Unison is a bidirectional file synchronization tool that runs on Unix-like operating systems (including Linux, Mac OS X, and Solaris) and Windows. It allows two replicas of a collection of files and directories to be stored on different hosts (or different disks on the same host), modified separately, and then brought up to date by propagating the changes in each replica to the other. It also unrestricted in terms of which system can be the host.
For offline documentation install Arch User Repository.AUR from the
In order to use Unison, you need to create a profile.
To configure Unison with the GUI run:
Alternatively, manually create a profile in
~/.unison and add the following lines to the default configuration file,
Define the root directory to be synchronized.
Define the remote directory where the files should be sychronized to.
Optionally, provide arguments to SSH.
Define which directories and files should be synchronized:
# dirs path=Documents path=Photos path=Study # files path=.bashrc path=.vimrc
You can also define which files to ignore:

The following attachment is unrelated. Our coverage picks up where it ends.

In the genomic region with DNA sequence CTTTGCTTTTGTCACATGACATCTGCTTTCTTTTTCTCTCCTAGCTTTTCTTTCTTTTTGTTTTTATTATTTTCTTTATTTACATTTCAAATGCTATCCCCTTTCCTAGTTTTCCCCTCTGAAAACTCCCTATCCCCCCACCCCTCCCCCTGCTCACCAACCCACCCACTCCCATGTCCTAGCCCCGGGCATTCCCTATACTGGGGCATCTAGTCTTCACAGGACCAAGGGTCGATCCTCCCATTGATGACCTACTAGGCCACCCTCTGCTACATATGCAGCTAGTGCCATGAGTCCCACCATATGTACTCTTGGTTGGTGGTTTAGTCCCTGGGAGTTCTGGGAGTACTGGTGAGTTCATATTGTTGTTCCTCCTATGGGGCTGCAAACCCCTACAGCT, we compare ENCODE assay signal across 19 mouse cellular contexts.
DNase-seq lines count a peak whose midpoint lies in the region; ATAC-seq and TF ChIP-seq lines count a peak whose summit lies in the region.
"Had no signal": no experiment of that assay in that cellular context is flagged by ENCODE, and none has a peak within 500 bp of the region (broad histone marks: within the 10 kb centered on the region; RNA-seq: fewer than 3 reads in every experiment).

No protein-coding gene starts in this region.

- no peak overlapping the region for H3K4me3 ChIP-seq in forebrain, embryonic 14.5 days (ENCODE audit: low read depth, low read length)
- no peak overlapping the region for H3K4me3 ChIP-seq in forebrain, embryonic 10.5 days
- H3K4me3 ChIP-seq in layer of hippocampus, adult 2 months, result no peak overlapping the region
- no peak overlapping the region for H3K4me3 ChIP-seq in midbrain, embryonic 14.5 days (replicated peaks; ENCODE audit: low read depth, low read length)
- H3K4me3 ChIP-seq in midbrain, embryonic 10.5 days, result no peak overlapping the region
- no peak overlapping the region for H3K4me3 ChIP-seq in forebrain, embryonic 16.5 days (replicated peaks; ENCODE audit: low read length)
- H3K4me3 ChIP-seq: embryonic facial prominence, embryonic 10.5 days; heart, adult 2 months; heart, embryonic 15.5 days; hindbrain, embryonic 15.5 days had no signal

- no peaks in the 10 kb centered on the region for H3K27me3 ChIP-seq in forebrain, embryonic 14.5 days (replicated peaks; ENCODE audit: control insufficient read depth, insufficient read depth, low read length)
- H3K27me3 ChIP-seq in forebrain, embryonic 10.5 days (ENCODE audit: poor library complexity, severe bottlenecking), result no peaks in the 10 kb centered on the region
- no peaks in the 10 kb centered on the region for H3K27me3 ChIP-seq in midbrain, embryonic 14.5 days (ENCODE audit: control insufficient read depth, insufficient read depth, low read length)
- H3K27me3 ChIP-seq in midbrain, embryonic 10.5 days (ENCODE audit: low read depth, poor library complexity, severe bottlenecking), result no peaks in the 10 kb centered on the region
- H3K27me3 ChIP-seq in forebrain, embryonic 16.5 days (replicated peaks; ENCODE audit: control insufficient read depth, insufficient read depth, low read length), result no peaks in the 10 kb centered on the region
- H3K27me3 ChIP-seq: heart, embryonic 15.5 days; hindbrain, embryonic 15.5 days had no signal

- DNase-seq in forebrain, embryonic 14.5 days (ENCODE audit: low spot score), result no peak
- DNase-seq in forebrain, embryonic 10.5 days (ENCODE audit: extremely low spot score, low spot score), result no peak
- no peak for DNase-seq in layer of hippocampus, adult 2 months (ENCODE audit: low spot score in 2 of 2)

ignore=Name temp.* ignore=Name .*~ ignore=Name *.tmp
Once your profile is set up, you can start syncing:
$ unison <profilename>
or using the GUI tool:
and select the profile. Unison has a nice interface where you can view the progress and changes.
For Unison to function properly, the same version must be installed on all clients. If, for example, one computer has version 2.40 and the other has 2.32, they will not be able to sync with each other. This applies to all computers that share a directory to be synchronized across your machines.
Due to the staggered releases with varying Linux distros, you might be stuck with older versions of Unison, while Arch Linux has the latest upstream version in the Extra repository. There are unofficial PKGBUILDs for versions 2.32 and 2.27 on the AUR that allow users of multiple distros to continue using Unison with their existing systems.
Tips & Tricks
Save human time and keystrokes
If one runs unison within a VDT emulator capable of maintaining a suitable scrollback buffer, there is no purpose in having to confirm every non-conflicting change; set the
auto option to true to avoid these prompts.
Common config sync
When syncing configuration files which would vary (e.g., due to endemic applications, security-sensitive configuration) among systems (servers, workstations, laptops, smartphones, etc.) but nevertheless contain common constructs (e.g., key bindings, basic shell aliases), it would be apt to separate such content into separate config files (e.g.,
.bashrc_common), and sync only these.